Depending on the season, results can come in as little as two weeks, but may take longer. The fall and spring are high submission times, and can lead to some delays. Additionally, certain tests take time to perform. If you have any questions about specifc turnaround time, contact the TPDDL.
What Will I Get Back from the Lab?
Once the testing is complete, you will receive a results report in the way you indicated on the form. You will not receive any of the samples or packing materials back. The results form indicates what tests were done, what the findings were, and what management steps are recommended.
Click here for a sample results report, and see the explanations below.
This is the lab-assigned number for each specimen submitted. This number should be used in any correspondence to the TPDDL about your submission.
General Sample Notes
Here, the TPDDL will confirm the submitter information and provide any general notes about the sample.
long with the dates the sample was received and processed, this section will indicate the TPDDL employeee responsible for your testing (diagnostician) as well as what types of tests were perfomed.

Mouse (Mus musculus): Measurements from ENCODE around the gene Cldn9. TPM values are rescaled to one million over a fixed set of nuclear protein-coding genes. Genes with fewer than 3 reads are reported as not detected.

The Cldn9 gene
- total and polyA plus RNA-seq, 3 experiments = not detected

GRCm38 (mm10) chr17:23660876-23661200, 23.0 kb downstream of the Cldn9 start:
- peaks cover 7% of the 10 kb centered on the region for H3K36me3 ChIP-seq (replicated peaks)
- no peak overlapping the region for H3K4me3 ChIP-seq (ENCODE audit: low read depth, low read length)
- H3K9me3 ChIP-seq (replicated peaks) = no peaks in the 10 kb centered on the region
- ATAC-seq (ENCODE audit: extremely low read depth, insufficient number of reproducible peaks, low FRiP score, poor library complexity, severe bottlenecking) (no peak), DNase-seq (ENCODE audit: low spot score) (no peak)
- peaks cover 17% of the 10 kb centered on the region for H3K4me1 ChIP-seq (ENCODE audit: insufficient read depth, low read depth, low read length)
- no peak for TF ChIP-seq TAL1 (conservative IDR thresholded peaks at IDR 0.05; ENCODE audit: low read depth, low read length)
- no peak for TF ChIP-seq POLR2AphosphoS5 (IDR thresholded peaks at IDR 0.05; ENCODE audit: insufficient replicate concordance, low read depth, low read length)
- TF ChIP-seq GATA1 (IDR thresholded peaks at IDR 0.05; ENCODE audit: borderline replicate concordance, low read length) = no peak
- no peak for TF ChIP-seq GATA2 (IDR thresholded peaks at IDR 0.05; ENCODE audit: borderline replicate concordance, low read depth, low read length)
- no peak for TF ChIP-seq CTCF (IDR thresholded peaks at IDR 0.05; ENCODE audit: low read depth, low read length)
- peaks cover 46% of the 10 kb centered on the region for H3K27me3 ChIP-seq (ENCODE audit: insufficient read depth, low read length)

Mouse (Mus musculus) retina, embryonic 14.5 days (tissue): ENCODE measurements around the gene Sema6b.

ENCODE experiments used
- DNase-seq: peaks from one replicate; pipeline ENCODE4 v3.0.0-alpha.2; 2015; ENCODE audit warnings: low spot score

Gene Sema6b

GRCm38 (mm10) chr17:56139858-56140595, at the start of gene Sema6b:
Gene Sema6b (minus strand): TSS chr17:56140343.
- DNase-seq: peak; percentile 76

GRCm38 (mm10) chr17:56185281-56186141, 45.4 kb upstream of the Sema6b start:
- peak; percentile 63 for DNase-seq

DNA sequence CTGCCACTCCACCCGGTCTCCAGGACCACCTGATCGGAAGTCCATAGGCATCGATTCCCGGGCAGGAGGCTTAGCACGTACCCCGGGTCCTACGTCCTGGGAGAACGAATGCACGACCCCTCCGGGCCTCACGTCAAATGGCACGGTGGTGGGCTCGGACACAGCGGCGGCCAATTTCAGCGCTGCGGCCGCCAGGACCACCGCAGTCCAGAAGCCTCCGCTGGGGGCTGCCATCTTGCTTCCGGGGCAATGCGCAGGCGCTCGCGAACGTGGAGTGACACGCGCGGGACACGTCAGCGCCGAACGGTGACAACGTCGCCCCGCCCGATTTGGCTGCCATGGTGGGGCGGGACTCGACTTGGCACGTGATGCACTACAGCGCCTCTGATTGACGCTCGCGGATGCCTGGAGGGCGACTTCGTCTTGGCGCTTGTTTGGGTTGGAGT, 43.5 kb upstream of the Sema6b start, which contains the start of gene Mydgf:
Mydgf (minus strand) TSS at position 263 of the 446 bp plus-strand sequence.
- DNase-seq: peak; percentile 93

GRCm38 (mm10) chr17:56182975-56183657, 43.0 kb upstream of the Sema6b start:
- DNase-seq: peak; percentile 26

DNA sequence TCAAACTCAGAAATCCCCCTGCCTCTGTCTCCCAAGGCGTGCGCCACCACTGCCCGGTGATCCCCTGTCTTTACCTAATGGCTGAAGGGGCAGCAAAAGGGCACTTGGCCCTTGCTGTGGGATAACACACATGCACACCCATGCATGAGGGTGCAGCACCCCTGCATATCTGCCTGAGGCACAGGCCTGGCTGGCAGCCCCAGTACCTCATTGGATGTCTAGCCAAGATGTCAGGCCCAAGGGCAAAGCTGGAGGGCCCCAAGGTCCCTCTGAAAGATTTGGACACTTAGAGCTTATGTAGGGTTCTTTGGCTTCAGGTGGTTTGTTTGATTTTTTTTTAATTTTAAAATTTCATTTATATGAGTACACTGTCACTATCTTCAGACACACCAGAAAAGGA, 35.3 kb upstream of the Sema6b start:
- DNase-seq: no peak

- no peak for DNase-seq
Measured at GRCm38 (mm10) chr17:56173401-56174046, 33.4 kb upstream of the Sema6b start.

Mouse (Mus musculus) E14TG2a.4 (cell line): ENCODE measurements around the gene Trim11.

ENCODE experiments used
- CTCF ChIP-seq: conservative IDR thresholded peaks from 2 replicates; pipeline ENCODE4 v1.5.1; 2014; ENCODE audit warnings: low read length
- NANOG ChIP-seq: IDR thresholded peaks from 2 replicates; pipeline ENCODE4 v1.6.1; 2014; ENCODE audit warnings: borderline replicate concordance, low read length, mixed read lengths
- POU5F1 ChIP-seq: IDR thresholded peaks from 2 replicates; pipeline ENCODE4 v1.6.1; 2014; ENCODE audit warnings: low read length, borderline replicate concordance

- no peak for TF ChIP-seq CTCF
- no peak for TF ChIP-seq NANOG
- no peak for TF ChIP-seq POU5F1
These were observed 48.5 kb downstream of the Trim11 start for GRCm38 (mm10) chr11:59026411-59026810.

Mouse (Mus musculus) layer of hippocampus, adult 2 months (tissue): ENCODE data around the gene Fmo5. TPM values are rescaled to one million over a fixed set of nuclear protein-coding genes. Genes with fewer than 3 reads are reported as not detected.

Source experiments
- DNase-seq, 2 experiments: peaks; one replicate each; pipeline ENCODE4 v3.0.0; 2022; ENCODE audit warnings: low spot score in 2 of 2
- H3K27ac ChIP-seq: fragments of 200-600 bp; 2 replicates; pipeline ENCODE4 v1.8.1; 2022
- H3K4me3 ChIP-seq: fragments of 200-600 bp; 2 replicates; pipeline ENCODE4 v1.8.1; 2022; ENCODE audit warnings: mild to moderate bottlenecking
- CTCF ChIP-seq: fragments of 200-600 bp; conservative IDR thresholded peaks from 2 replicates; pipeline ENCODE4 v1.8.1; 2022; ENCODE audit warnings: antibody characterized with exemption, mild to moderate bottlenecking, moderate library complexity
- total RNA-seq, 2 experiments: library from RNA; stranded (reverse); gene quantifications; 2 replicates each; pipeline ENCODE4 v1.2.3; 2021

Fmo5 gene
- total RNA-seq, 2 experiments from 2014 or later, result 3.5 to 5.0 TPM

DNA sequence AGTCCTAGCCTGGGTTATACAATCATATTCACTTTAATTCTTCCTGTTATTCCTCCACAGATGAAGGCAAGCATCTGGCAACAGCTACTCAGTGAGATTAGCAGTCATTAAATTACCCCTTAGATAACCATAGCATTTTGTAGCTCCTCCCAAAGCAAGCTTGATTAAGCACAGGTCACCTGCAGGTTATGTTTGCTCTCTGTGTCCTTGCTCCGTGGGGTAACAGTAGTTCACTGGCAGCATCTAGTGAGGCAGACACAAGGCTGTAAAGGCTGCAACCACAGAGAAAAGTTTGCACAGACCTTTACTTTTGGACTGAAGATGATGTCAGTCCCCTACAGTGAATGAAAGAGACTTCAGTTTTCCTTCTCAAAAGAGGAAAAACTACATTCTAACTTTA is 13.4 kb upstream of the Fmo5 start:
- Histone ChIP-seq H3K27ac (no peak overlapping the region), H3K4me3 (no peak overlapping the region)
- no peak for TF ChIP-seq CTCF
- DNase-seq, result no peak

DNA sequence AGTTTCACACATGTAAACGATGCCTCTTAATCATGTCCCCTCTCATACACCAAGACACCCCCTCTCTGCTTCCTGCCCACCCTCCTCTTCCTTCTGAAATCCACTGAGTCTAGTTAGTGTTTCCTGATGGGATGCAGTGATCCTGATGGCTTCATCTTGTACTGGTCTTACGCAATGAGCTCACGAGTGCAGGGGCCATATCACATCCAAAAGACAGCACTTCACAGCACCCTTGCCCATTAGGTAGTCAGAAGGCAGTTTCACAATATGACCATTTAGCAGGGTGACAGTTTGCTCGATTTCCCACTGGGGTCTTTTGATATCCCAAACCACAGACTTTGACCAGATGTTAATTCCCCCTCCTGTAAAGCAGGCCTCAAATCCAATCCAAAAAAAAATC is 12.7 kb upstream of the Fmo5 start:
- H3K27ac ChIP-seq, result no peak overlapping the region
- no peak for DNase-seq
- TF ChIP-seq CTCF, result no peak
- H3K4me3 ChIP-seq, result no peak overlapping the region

This is the most important section of the lab report. Here, the diagnostician will list one or multiple diagnoses for the problems observed on the samples submitted. This information should be passed on to your arborist.
Additionally, the TPDDL will include management recommendations. These may include regulating moisture, temperature, and drainage. The lab may also recommend removal of all or part of the infected plant as well as application of fertilizes or a pesticide formulated to combat the particular pathogen. Please note that, while these recommendations are helpful, they may not be applicable to your particular situation. A certified arborist can examine the tree on-site and, along with the TPDDL results, make a complete diagnosis.
What do I do now?
The TPDDL testing results and recommendations will give you a starting point for managing a sick of stressed tree. Some steps, such as modifying watering schedules, need to be undertaken by the tree owner. Others, such as application of recommended pesticides, must be performed by a licensed professional. Once you have your results from the lab, contact a certified arborist to discuss the best way to proceed.
At Texas Tree Surgeons, we love trees and we love our customers, and we believe that the more people learn about their trees, the better we can serve our community. We hope this article has helped answer your questions about stump grinding and what your options might be. If you have any specific questions, let us know, and we’ll be happy to send an arborist out to evaluate your needs and offer our suggestions and expertise.
Similar blogs related to this topic
In late winter and early spring, it is common to see crape myrtles in North Texas with all of their canopies and upper branches removed, leaving only standing trunks. Understandably called “topping,” as the top…Read more